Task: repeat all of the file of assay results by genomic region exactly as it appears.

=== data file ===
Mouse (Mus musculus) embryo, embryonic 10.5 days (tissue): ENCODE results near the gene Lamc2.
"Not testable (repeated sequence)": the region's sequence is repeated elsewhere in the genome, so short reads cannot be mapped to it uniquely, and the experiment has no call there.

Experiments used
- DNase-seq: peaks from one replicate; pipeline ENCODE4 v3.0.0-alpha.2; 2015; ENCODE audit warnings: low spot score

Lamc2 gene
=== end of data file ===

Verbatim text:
Mouse (Mus musculus) embryo, embryonic 10.5 days (tissue): ENCODE results near the gene Lamc2.
"Not testable (repeated sequence)": the region's sequence is repeated elsewhere in the genome, so short reads cannot be mapped to it uniquely, and the experiment has no call there.

Experiments used
- DNase-seq: peaks from one replicate; pipeline ENCODE4 v3.0.0-alpha.2; 2015; ENCODE audit warnings: low spot score

Lamc2 gene